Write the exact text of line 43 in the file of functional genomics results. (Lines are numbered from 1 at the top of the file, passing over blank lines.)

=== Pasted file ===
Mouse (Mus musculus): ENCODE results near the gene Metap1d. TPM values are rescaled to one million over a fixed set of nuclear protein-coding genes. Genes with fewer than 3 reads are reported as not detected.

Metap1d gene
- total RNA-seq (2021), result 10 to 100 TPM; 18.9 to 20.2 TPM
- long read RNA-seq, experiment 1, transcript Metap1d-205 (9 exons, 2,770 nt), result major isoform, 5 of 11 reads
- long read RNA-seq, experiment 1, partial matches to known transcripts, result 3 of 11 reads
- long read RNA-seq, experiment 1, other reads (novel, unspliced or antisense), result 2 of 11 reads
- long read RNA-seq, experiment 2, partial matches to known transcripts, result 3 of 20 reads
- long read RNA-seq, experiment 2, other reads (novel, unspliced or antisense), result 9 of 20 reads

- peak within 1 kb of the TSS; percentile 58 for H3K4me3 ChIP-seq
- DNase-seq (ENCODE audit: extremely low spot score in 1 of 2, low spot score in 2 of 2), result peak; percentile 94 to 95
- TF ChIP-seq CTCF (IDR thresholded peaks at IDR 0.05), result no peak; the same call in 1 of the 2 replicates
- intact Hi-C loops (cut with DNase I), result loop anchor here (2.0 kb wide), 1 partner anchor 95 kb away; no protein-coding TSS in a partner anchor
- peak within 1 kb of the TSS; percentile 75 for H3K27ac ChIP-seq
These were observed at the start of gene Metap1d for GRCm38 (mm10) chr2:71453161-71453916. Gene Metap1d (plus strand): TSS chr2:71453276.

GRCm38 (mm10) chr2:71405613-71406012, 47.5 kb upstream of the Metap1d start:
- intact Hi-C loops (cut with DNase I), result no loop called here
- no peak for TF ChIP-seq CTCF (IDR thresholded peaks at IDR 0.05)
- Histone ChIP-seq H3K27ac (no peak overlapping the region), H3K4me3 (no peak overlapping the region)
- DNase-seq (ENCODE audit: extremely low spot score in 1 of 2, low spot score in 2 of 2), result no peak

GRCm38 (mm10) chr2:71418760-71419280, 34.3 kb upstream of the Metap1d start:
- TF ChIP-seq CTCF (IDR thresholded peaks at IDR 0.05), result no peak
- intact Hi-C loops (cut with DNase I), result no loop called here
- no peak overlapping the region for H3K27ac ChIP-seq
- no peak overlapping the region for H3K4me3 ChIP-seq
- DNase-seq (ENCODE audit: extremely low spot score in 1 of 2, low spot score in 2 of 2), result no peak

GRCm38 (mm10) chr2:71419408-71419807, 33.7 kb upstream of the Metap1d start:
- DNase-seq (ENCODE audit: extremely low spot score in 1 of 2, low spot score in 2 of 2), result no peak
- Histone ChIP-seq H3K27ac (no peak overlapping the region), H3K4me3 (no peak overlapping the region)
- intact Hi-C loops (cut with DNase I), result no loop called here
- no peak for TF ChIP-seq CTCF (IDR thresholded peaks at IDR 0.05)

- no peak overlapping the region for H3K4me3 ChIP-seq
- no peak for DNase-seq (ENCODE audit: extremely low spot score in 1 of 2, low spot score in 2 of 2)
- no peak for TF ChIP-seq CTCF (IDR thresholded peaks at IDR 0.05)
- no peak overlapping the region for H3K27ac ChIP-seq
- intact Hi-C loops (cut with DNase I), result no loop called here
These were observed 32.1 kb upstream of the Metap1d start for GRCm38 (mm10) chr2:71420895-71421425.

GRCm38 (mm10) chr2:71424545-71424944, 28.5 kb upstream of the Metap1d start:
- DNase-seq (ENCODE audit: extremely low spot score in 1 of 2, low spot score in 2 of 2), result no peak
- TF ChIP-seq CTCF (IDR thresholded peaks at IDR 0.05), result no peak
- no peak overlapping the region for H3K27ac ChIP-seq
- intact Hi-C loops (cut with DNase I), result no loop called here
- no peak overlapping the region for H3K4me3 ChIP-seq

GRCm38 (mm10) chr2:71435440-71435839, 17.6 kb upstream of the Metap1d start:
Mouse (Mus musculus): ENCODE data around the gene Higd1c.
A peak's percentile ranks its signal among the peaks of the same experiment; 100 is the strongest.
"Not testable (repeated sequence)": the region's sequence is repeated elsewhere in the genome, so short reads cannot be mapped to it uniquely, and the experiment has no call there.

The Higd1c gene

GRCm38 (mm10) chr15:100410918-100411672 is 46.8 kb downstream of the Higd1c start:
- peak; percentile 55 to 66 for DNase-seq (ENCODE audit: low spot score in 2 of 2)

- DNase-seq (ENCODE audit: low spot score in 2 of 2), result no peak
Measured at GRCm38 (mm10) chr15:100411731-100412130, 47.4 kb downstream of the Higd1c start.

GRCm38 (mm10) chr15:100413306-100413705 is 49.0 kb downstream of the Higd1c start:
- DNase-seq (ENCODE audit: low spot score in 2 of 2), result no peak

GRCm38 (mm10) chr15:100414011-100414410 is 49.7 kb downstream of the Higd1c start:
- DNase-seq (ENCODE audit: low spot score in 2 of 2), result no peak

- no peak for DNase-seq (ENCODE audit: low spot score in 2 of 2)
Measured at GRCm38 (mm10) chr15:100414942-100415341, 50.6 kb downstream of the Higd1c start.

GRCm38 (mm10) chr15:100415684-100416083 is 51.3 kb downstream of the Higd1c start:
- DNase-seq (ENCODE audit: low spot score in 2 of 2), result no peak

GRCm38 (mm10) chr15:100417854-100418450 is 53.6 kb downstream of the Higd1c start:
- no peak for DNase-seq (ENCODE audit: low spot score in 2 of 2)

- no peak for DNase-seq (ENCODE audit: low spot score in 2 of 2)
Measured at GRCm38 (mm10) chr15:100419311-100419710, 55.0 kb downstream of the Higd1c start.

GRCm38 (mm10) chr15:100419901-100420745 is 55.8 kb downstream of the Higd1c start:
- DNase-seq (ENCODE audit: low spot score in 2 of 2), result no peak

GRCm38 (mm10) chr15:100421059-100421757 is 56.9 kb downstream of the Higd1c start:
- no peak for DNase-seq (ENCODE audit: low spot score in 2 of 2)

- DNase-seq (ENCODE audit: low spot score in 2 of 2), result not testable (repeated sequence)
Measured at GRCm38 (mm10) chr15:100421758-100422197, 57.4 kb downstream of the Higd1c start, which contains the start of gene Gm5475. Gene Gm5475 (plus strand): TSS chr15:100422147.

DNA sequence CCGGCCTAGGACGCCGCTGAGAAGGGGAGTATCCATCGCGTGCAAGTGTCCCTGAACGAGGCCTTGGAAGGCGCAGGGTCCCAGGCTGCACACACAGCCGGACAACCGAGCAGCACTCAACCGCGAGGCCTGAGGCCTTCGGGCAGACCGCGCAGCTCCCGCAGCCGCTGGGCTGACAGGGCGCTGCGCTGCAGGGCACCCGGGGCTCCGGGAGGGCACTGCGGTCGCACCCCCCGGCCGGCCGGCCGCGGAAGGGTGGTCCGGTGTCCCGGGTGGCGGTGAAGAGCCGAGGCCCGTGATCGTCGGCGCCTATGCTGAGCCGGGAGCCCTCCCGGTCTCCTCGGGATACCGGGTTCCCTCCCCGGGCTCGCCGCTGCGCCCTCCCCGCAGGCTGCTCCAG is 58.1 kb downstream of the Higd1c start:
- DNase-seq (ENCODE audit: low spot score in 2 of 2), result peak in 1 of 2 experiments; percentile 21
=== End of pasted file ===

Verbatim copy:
GRCm38 (mm10) chr2:71435440-71435839, 17.6 kb upstream of the Metap1d start: